Sunday, March 18, 2018


“Our ultimate goal is to become like the Savior, and that goal is enhanced by our unselfish service to others. Our ability to serve is increased or diminished by the level of our self-reliance. Only when we become self-sufficient can we truly emulate the Savior in serving and blessing others," Elder Robert D. Hales, "Let Us Be Self-Reliant and Independent," Ensign, October 2017.

Thursday, March 8, 2018


1) VARIETY-- Not having enough variety in your food storage is a big mistake! Add variety by including comfort foods and dehydrated or freeze-dried fruits and veggies.

2) STAPLES-- Longer-term staples are important! Don't forget to store recipe staples like grains, beans, rice, cooking oil, yeast/leavening agents like baking soda, and spices. These items are the basics for most recipes and often have a longer shelf life than other foods.

3) READY TO EAT FOODS--Don't forget to store a MINIMUM of 3 days of ready-to-eat foods! In an emergency situation, meal planning and cooking will be challenging. Store foods that are easy to prepare by opening a can or just adding water. This will make the first few days or weeks after a disaster much easier to handle.

4) NUTRIENTS--Difficult times can diminish the body's ability to store nutrients. Be sure to store foods that have a high nutrient content. Include in your storage vitamins--especially vitamin C.

5) DIVERSITY--Don't go overboard on one single food item or type of food storage. Diversify your storage by purchasing a variety of canned foods, freeze-dried/dehydrated foods, MREs and longer-term food storage staples.

6) CONTAINERS--Don't store food only to end up having to toss it out. Store foods properly to prolong shelf life. Don't leave your food in sacks or the original boxed package. Mylar bags/oxygen absorbers are inexpensive and can really prolong the life of your food storage. Storing food in buckets is another way to protect your food storage. Don't forget to store foods in the proper temperatures (don't let them get too hot or too cold), and don't store food, especially metal cans, in moist or humid areas.

7) TEST IT OUT--Learn how to use what you store. If you try to feed your family foods that they aren't familiar with in an emergency, there are going to be a lot of unhappy faces and empty bellies.

8) STORE ENOUGH WATER--Most foods require water to prepare. In an emergency situation, water will become a priority. Water is necessary for drinking, cooking, and cleaning, so don't forget about this important preparedness supply! Store enough water for each member of your family and then some. In a disaster scenario, it's likely that your neighbors will be desperate for water, too, so store plenty and don't forget to store water filters and water treatment chemicals. For more information on water storage, click HERE or HERE.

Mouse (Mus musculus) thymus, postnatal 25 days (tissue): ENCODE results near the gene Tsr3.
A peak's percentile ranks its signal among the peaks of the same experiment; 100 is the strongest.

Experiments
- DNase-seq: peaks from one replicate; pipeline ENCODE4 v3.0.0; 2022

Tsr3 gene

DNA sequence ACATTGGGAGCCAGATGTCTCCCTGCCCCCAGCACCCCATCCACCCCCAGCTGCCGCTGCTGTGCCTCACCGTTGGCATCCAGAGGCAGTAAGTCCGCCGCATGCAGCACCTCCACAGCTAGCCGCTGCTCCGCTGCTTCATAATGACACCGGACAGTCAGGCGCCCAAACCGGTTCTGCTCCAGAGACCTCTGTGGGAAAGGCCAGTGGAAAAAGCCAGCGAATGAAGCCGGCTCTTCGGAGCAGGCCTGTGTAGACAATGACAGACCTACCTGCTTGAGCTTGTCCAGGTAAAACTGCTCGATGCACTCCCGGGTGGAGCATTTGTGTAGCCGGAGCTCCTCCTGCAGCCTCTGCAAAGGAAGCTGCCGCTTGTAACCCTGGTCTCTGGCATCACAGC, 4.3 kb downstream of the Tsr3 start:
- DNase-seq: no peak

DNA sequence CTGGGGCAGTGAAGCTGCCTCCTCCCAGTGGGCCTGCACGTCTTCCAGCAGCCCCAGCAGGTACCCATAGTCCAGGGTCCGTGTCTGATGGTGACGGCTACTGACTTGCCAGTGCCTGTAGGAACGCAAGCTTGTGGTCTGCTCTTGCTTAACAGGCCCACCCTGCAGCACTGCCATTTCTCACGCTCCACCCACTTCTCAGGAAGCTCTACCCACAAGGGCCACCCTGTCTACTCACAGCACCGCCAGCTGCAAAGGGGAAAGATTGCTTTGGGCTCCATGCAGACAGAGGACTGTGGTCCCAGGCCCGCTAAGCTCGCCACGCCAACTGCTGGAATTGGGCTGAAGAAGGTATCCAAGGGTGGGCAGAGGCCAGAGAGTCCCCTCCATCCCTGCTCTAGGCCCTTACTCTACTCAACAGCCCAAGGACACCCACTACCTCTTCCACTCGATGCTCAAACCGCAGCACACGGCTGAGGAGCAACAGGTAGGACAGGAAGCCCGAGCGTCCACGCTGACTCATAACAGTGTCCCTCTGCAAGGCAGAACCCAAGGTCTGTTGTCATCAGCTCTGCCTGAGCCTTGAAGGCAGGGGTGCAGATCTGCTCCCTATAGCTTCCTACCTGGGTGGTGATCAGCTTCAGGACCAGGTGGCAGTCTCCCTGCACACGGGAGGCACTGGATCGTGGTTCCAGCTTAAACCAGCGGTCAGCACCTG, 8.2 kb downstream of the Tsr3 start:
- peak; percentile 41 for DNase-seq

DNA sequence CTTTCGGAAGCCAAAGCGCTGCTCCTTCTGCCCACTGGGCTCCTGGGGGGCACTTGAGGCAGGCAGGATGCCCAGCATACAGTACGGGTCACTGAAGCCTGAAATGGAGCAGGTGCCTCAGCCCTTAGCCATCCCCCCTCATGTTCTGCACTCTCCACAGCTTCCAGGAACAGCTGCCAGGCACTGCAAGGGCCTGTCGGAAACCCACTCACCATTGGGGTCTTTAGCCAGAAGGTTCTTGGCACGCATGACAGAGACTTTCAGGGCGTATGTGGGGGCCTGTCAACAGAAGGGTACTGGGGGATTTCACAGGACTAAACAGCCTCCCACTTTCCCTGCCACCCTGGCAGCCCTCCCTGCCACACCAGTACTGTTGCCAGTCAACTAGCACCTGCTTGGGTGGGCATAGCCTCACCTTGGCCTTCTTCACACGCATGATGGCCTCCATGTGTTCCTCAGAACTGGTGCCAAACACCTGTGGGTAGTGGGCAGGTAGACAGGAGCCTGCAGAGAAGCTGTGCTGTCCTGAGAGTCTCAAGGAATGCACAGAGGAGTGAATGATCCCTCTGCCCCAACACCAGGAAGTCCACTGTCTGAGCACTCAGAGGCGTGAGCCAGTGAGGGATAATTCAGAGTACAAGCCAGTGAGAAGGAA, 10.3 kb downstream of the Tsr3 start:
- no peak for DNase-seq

Sunday, March 4, 2018


"Self-reliance is not the end, but a means to an end. It is very possible for a person to be completely independent and lack every other desirable attribute. One may become wealthy and never have to ask anyone for anything, but unless there is some spiritual goal attached to this independence, it can canker his soul.

"The welfare program is spiritual. In 1936, when the program was introduced, President David O. McKay made this astute observation:
'The development of our spiritual nature should concern us most. Spirituality is the highest acquisition of the soul, the divine in man; ‘the supreme, crowning gift that makes him king of all created things.’ It is the consciousness of victory over self and of communion with the infinite. It is spirituality alone which really gives one the best in life. 
'It is something to supply clothing to the scantily clad, to furnish ample food to those whose table is thinly spread, to give activity to those who are fighting desperately the despair that comes from enforced idleness, but after all is said and done, the greatest blessings that will accrue from the Church [welfare program] are spiritual. Outwardly, every act seems to be directed toward the physical: re-making of dresses and suits of clothes, canning fruits and vegetables, storing foodstuffs, choosing of fertile fields for settlement—all seem strictly temporal, but permeating all these acts, inspiring and sanctifying them, is the element of spirituality.'

Saturday, March 3, 2018